Today I had the opportunity to look through the Vivien Leigh/Jack Merivale papers at the BFI Library in central London.  These papers, among those of many other British film luminaries, are held in special collections and are only viewable by appointment after having purchased a BFI membership and library card.  As a researcher of Vivien Leigh or anyone else in the film world, really, the BFI and other similar archives are essential to getting an in-depth, inside look at someone’s life and career.  The project I have been working on for ages (I think I’ve mentioned it here before in passing) has required extensive archival research, particularly of photographs.  The Leigh/Merivale collection only had a handful of photos related to Vivien, but the rest of the material was equally as fascinating.

The papers were donated to the BFI by Merivale’s wife Dinah Sheridan, whom he married after Vivien passed away, and they contain letters from Vivien to Jack (in her always difficult to decipher handwriting)–letters from the Civil War centenary/GWTW re-premier in Atlanta talking about drinking mint juleps and eating at “Aunt Fanny’s Cabin”, from New York, from India, from everywhere.  It seems she and Jack traveled solo about as much as she and Larry had previously–hundreds of condolence letters from Vivien’s friends and fans after her passing, letters from Larry Olivier to Jack on the eve of his and Vivien’s divorce, a psychiatric report from a couple different psychiatrists, and a few photographs of Vivien in the late 1950s.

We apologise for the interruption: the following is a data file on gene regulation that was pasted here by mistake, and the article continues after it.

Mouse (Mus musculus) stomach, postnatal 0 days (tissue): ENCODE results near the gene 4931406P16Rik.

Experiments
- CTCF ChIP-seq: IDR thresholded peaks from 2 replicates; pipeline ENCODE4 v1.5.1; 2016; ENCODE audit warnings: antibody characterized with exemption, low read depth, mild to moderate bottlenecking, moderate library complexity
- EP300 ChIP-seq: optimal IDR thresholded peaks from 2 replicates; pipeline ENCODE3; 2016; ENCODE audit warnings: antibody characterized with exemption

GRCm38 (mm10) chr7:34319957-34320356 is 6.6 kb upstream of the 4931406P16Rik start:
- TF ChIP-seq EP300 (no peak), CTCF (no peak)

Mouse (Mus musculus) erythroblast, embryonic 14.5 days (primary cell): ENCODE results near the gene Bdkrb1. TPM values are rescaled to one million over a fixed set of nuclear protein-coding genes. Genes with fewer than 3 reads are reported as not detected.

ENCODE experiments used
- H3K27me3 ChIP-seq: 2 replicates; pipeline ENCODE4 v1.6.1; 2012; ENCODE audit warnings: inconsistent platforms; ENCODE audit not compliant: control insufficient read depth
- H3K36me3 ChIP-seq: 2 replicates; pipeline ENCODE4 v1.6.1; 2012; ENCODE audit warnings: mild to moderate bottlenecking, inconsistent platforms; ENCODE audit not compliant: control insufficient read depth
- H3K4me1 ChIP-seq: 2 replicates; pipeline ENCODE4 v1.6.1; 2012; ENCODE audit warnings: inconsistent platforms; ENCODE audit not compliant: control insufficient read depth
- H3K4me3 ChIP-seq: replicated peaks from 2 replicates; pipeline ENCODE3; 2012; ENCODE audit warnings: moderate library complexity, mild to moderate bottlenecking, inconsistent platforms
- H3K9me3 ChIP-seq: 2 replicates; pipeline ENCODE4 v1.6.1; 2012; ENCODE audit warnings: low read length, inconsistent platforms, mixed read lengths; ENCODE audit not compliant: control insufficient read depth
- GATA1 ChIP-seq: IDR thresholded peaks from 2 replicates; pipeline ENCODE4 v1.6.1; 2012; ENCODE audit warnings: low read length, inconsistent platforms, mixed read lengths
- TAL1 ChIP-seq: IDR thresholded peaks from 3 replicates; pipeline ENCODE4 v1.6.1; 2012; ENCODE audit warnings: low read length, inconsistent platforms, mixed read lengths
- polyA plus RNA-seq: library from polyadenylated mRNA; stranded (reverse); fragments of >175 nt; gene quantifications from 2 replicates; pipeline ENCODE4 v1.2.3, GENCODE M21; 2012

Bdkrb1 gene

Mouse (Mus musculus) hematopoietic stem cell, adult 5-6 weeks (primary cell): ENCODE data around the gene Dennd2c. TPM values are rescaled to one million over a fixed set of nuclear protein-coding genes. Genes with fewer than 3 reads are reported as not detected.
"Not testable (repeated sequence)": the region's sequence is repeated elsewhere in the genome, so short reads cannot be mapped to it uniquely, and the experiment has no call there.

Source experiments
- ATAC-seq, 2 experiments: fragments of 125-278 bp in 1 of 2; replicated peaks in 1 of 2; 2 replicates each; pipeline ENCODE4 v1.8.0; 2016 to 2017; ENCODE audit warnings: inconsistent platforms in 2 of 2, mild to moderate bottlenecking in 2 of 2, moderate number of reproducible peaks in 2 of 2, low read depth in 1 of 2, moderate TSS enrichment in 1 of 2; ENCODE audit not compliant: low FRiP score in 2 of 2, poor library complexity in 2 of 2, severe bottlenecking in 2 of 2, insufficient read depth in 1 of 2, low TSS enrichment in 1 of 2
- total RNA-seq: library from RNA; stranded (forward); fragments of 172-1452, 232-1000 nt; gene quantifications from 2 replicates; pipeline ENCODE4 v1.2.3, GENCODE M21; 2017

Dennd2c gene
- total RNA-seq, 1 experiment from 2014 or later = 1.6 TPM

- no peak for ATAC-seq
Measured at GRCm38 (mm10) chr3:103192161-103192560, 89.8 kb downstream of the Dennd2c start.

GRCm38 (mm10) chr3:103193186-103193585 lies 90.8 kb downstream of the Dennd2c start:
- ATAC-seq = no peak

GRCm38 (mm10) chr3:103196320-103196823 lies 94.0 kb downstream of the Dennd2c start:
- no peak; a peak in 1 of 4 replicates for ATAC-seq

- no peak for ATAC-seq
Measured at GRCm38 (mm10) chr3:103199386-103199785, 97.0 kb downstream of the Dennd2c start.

Knowing to some extent what Vivien went through in her struggle with bipolar disorder, I’m really glad she had Jack to just…be there when she obviously needed someone to keep an eye on her.  I think he was a gentle and kind soul, a genuinely good guy, and just what she needed at the end of her life after all she’d been through with her divorce from Larry and life in general.  I know Larry was grateful for Jack’s presence in Vivien’s later life.

Sometimes it’s hard to believe that Vivien Leigh lived such a full life in such a short time, but the letters from her famous friends and fans after she passed away are a true testament to just how much she gave to the world.  Jack got letters from Lauren Bacall, Celia Johnson (who I didn’t know was even friends with Vivien), Cole Leslie, Binkie Beaumont, Rachel Kempson, Diana Cooper, Deborah Kerr, Ursula Jeans and Roger Livesey, John Mills, David Niven, and Victor Stiebel, among others.  In these letters, many of her friends mentioned how they knew she loved him very much and how he made her happy in the last few years of her life and enabled her to carry on as long as she did.  And he responded to every single letter that was sent to him.  Jack Merivale, I salute you.

The archive is nowhere near as extensive as the Olivier archive in the British Library, but for what it’s worth, I thought it was informative and obviously lovingly cared for.  If you’re ever doing a project on Vivien Leigh’s later life, this is a good place to start.